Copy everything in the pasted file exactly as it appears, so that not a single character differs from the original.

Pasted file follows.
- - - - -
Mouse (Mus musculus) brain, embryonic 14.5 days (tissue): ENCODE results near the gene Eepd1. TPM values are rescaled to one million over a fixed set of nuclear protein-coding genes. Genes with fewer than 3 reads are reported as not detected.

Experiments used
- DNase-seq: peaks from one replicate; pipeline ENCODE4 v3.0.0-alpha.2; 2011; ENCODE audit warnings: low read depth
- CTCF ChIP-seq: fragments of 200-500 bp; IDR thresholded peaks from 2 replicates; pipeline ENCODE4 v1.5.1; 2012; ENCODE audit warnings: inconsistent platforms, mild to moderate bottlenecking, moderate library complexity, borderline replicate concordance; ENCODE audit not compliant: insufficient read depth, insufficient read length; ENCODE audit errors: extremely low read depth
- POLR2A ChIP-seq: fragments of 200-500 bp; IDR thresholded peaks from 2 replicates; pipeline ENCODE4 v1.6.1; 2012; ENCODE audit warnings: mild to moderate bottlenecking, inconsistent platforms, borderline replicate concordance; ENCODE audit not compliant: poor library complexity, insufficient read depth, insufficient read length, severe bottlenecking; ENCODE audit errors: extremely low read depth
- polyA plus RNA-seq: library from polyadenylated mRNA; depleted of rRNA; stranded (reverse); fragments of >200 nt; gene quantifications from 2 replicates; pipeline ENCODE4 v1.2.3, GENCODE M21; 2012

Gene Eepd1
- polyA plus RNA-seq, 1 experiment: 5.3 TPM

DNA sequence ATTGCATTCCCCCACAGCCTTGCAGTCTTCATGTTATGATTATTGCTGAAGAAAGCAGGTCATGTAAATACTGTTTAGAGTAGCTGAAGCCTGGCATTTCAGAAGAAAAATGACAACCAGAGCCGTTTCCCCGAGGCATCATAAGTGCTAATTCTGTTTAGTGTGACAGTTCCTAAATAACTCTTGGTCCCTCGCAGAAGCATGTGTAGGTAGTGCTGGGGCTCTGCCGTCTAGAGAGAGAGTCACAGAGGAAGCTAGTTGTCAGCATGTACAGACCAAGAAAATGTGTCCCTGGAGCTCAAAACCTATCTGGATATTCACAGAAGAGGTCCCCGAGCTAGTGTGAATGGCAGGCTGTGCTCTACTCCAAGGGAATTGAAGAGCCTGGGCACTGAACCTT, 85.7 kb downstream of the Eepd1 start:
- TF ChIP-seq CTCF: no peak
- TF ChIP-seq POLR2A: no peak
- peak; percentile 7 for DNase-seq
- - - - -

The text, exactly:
Mouse (Mus musculus) brain, embryonic 14.5 days (tissue): ENCODE results near the gene Eepd1. TPM values are rescaled to one million over a fixed set of nuclear protein-coding genes. Genes with fewer than 3 reads are reported as not detected.

Experiments used
- DNase-seq: peaks from one replicate; pipeline ENCODE4 v3.0.0-alpha.2; 2011; ENCODE audit warnings: low read depth
- CTCF ChIP-seq: fragments of 200-500 bp; IDR thresholded peaks from 2 replicates; pipeline ENCODE4 v1.5.1; 2012; ENCODE audit warnings: inconsistent platforms, mild to moderate bottlenecking, moderate library complexity, borderline replicate concordance; ENCODE audit not compliant: insufficient read depth, insufficient read length; ENCODE audit errors: extremely low read depth
- POLR2A ChIP-seq: fragments of 200-500 bp; IDR thresholded peaks from 2 replicates; pipeline ENCODE4 v1.6.1; 2012; ENCODE audit warnings: mild to moderate bottlenecking, inconsistent platforms, borderline replicate concordance; ENCODE audit not compliant: poor library complexity, insufficient read depth, insufficient read length, severe bottlenecking; ENCODE audit errors: extremely low read depth
- polyA plus RNA-seq: library from polyadenylated mRNA; depleted of rRNA; stranded (reverse); fragments of >200 nt; gene quantifications from 2 replicates; pipeline ENCODE4 v1.2.3, GENCODE M21; 2012

Gene Eepd1
- polyA plus RNA-seq, 1 experiment: 5.3 TPM

DNA sequence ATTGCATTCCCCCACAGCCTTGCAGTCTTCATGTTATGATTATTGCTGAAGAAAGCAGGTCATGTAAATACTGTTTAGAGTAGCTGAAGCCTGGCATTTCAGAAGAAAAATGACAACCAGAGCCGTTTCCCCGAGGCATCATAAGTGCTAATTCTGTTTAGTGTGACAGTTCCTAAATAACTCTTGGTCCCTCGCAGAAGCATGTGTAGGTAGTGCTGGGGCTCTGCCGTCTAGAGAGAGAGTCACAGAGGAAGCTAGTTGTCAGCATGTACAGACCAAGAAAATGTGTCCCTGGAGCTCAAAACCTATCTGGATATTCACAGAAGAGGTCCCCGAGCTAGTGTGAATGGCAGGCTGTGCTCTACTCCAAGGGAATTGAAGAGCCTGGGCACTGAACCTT, 85.7 kb downstream of the Eepd1 start:
- TF ChIP-seq CTCF: no peak
- TF ChIP-seq POLR2A: no peak
- peak; percentile 7 for DNase-seq